“They are learning to organize, strategize, and this actually works,” Perales said.

    All five candidates won, including Colin Allred, the Democrat who beat Republican incumbent Rep. Pete Sessions, a staunch ally of Trump, in the District 32 race for Congress.

    Perales said she didn’t go after the low hanging fruit — those registered who had previously voted. Instead, she sifted through lists of registered voters who didn’t vote in the last election.

    “They are just not used to voting,” Perales said. “There are enough registered voters and, if we can broaden the base, we can win. And we did.”

    [Photo Credit: Ashley Landis, Dallas Morning News]

    Latinos Could Turn Texas Blue in 2020 if Enthusiasm Holds, Some Say, Dallas Morning News [pdf]

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  • 2,000 DAI Leaders Descend on Hottest State, Congressional Races in Texas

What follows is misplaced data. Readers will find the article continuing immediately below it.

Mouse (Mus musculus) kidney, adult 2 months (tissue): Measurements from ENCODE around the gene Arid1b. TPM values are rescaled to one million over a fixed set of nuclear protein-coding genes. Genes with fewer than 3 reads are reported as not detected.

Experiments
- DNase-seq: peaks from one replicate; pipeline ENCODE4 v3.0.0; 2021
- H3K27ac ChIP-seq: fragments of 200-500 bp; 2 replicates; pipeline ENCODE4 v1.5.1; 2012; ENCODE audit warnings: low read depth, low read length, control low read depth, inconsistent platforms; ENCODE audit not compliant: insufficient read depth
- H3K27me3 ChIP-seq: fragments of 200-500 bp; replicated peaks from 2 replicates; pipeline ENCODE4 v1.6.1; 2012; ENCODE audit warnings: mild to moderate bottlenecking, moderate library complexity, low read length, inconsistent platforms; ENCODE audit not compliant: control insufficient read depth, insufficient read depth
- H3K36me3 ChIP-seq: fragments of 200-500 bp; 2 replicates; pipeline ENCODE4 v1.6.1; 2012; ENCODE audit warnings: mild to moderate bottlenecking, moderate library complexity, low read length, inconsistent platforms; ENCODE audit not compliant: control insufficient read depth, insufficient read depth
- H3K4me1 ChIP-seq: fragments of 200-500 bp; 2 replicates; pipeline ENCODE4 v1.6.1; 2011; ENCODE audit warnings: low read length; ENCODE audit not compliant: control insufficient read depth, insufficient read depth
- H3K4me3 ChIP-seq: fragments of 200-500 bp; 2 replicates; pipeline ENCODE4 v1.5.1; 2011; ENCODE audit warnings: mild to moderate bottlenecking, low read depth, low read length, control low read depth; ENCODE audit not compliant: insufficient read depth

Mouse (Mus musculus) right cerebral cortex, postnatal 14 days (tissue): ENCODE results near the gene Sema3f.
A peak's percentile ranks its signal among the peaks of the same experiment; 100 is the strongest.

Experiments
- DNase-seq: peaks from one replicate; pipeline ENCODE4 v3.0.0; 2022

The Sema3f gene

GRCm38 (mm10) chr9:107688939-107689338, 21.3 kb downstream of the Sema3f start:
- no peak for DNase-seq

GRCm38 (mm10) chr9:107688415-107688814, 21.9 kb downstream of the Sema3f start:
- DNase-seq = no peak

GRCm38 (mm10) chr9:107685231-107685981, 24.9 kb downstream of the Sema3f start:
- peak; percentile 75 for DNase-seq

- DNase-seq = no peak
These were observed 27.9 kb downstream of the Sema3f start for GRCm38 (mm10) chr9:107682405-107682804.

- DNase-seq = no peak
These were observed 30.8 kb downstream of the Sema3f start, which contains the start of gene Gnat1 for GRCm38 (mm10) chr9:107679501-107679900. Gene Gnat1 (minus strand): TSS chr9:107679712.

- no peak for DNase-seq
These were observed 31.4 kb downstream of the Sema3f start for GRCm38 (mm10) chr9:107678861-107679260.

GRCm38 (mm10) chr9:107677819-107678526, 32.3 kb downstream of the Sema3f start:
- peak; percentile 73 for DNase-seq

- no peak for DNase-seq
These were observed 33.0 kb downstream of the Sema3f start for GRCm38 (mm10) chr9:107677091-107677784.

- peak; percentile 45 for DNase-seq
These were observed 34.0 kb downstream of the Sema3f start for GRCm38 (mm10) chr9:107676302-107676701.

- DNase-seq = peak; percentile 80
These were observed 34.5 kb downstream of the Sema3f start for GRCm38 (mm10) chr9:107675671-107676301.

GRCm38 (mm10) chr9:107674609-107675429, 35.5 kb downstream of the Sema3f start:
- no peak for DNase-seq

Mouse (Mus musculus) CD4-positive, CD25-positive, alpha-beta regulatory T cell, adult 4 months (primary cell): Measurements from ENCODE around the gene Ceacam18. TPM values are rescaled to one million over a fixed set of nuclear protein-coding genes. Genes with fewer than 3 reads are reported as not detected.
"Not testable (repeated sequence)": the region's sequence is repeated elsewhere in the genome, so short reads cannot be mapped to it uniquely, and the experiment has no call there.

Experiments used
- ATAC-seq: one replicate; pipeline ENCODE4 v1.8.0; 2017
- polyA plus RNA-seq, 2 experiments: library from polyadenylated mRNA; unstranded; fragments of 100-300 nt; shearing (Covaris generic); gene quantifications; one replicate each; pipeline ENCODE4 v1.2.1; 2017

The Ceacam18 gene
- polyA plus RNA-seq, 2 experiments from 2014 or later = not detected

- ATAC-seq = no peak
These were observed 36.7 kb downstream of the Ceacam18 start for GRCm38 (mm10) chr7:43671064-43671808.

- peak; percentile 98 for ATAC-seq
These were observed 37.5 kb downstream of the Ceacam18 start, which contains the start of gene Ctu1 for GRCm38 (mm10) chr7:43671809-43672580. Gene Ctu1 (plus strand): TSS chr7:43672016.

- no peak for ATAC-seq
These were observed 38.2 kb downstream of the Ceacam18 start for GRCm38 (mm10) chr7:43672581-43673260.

On a Sunday October evening, two thousand leaders and parishioners from Dallas Area Interfaith institutions assembled at the Christian Chapel Temple of Faith to challenge candidates from the Texas Tribune’s 2018 Hotlist, including Texas House Districts 105, 107, 114, and 115, and US Congressional District 32. Republican and Democratic candidates for Coppell, Richardson, and Dallas Independent School District School Board positions also participated.

    At the assembly, DAI leaders publicly challenged each candidate to, if elected, commit to working with them on immigration, job training, expansion of healthcare, payday lending, and public education. All participating candidates, including local Republican candidates, publicly committed to partner with DAI leaders in supporting and / or crafting policy in these areas.  One journalist reported that “in a city that’s sharply segregated by race and class, the forum was a rare example of cohesive pluralism.”